Scots have been warned to take care in open water after a spate of drownings in lochs.
The Royal National Lifeboat Institution (RNLI) issued an appeal after seven people – including four young boys – died in one week, which rescue services described as the worst in living memory.
Edina Olahova, 29, her nine-year-old son, Rana Haris Ali, and their friend Muhammad Asim Riaz died in Loch Lomond near Ardlui last Saturday.
On the same day an 11-year-old boy died in a river near Stonehouse, South Lanarkshire and a 13-year-old boy died in the River Clyde near Lanark, while a 16-year-old boy died near the pier at Balloch Country Park on July 23.
It was also announced last Friday Aman Sharma, 34, from Edinburgh died in hospital after being rescued from Loch Lubnaig last Sunday.
The National Water Safety Forum’s (NWSF) water incident database recorded 39 similar fatalities in Scotland last year. There was an average of 43 deaths a year on the water between 2018 and 2020, the UK’s highest toll.
Water Safety Lead for the RNLI in Scotland, Michael Avril, said: “Hot temperatures make taking a dip at the coast, in a river or loch all the more tempting but we’re desperate for people to realise the dangers that can lurk beneath the surface.
“Even with air temperatures rising, the water around Scotland’s coast and in our inland waterways rarely gets far above ten degrees Celsius.
“When we’re suddenly submerged in water below fifteen degrees, our body experiences ‘cold water shock’ this causes you to gasp for air, thrash around and puts you at risk of sinking below the water.”
The RNLI has urged water users to go to their website and read the Float To Live message, watch videos and share the lifesaving technique with friends and family.
The RNLI said if get into difficulty on water, fight your instinct to thrash about, extend your arms and legs, lean back in the water, keep your chin up and airway open, breath and hold this position for 60-90 seconds.
The body will then adjust to the water temperature and your breathing will return to normal and help can be sought.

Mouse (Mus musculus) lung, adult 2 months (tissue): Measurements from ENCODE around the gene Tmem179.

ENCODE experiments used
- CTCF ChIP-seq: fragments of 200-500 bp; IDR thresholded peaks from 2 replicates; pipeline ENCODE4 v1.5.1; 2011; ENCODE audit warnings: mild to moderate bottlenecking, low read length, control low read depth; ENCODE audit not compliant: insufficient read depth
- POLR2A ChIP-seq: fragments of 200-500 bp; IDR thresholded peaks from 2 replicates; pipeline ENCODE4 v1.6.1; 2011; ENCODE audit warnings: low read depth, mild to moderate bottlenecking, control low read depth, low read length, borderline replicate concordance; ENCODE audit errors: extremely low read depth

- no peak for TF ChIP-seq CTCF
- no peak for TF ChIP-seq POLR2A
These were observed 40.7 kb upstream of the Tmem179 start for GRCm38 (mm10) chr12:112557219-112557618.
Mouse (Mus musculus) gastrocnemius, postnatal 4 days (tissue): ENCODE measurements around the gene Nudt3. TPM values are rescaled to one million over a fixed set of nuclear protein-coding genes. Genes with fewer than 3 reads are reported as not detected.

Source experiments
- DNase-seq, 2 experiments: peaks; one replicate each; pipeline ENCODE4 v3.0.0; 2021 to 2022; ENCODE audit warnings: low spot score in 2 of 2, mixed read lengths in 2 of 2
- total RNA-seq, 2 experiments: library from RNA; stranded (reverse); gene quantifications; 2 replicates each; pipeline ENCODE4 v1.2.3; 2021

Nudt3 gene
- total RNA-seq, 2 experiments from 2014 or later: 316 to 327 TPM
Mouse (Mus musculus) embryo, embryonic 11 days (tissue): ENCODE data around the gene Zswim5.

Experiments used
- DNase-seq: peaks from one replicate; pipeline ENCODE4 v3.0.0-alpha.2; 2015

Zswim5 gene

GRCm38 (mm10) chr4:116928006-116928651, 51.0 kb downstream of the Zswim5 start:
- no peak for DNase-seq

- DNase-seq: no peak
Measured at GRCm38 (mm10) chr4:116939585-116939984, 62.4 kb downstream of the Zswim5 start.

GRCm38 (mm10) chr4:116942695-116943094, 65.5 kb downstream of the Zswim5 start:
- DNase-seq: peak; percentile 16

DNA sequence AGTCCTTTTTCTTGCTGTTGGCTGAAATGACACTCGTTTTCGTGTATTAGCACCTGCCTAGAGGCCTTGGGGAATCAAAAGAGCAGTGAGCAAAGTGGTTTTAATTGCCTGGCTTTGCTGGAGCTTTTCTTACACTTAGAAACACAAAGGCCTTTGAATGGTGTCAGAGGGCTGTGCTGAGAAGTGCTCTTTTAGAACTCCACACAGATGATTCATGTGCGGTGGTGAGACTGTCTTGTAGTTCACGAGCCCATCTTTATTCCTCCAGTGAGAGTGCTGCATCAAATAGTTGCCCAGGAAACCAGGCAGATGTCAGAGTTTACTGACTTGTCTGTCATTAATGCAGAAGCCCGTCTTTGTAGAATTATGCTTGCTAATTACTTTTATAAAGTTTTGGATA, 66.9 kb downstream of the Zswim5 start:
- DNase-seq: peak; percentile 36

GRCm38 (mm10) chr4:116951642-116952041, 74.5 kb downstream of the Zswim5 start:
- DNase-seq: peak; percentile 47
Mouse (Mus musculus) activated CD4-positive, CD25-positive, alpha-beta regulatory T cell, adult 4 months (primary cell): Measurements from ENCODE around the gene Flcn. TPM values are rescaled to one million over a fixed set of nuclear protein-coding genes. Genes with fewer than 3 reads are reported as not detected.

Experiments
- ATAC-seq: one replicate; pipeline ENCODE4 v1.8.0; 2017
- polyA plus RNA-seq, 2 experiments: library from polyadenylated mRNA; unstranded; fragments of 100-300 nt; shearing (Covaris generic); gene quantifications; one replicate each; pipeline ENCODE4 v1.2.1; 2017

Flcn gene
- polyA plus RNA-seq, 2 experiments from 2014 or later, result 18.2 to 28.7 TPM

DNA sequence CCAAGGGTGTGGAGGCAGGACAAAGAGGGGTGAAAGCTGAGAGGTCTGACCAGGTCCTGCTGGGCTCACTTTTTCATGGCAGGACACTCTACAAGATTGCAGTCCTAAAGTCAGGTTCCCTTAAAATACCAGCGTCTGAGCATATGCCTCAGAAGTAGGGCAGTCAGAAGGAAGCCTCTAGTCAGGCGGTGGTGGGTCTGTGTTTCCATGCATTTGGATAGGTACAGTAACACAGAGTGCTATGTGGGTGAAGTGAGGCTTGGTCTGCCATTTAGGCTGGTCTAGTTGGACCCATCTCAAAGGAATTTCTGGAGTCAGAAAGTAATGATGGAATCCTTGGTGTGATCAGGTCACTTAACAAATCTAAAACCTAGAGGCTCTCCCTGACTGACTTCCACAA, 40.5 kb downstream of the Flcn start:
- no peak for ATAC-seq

Michael Avril added: “We always encourage people to follow our basic safety advice.”
The dinghy was right beside me and then it was swept away. It was terrifying
A day at the beach turned into a dramatic rescue mission for the Gallagher family after the children’s dinghy was swept out to sea.
One minute mum Laura was watching her four-year-old son Jamie and family friend Findlay splashing around near the shore in an inflatable boat.
The next, it was carried by the wind into deep water, leaving the boys fearing for their lives. Now, Laura, 31, from Dunbar is warning of the dangers of inflatables at the beach in the hope that other families don’t experience similar trauma.
The pharmacy manager said: “It happened in an instant. The boys were right at my feet, then I looked up and the boat had been blown away. We are such careful parents but this has really given us a wake up call. You just never think these things are going to happen.”
The family were enjoying an afternoon at Thorntonloch beach, just 10 minutes from home, when disaster struck last month.
Laura, husband Kern, 34 and their sons Jamie and elder brother Nathan, 7, brought along a dinghy from a previous family holiday to Portugal and were playing in the water with their friends Sarah and Robert Keenan and their son Findlay, also 7.
“All three children were in the boat at first. They were playing a metre away from Sarah and me. Then Nathan got out and maybe it was the change in weight but the boat shot off. I swam after the boat. I was sure I was going to reach them, they were only about two metres away but I couldn’t close the gap. The boys were crying now. Findlay
was saying: ‘Am I going to die?’
“They had only been two metres away from me but now they were 50 metres away. I was tired from shouting but I had to keep swimming. The boys were terrified.”
Luckily, a guard vessel for a barge doing geotechnical surveys for the Neart na Gaoithe offshore wind farm was in the area. The crew saw what was happening and came to their aid. The RNLI arrived soon after.
Laura added: “It never crossed my mind that something like this could happen so quickly.
“The dingy has gone in the bin and I am just so grateful to everyone.”
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